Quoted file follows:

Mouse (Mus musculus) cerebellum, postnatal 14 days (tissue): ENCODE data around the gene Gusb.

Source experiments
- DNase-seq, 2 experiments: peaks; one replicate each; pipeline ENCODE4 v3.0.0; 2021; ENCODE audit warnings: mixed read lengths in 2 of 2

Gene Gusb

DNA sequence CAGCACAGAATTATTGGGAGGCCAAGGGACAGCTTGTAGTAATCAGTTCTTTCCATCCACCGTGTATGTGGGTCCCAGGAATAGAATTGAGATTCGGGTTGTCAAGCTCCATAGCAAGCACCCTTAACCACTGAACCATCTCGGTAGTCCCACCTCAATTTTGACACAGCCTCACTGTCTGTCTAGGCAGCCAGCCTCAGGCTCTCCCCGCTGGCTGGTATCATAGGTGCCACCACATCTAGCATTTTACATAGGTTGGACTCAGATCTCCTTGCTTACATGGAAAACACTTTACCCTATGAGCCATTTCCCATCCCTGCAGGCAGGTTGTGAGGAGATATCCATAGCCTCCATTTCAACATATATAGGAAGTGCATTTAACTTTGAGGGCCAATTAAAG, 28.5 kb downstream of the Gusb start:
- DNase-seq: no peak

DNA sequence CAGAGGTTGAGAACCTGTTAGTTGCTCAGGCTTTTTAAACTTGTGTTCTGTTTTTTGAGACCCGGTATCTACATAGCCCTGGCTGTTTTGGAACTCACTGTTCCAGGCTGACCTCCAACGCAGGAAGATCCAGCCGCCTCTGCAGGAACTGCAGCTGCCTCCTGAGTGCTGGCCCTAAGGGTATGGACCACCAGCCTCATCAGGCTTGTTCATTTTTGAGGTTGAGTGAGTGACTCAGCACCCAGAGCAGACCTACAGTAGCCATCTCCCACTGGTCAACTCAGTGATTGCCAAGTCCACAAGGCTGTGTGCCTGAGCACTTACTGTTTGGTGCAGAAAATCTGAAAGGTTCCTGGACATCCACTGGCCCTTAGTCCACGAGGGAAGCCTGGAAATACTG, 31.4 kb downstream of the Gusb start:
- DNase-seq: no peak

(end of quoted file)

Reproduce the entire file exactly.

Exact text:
Mouse (Mus musculus) cerebellum, postnatal 14 days (tissue): ENCODE data around the gene Gusb.

Source experiments
- DNase-seq, 2 experiments: peaks; one replicate each; pipeline ENCODE4 v3.0.0; 2021; ENCODE audit warnings: mixed read lengths in 2 of 2

Gene Gusb

DNA sequence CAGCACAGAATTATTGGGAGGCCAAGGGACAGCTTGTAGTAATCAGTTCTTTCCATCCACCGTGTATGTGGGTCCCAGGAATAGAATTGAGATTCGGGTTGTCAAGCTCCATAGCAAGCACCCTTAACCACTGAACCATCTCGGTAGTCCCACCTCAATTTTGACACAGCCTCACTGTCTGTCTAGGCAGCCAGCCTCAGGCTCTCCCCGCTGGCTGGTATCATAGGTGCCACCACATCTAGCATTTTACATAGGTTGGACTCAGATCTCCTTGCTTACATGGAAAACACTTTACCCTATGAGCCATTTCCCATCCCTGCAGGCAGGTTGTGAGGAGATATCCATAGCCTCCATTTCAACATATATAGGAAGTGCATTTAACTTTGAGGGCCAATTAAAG, 28.5 kb downstream of the Gusb start:
- DNase-seq: no peak

DNA sequence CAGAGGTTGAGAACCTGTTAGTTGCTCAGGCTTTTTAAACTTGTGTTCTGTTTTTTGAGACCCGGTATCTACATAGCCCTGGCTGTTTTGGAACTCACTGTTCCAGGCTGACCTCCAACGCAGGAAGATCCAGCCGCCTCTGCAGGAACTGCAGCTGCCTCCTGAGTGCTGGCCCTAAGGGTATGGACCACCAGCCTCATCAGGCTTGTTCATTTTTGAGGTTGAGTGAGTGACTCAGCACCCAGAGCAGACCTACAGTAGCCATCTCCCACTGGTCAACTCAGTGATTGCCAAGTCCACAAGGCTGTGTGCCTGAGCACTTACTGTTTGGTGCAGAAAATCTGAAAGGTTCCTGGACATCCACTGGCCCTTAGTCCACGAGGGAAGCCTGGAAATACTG, 31.4 kb downstream of the Gusb start:
- DNase-seq: no peak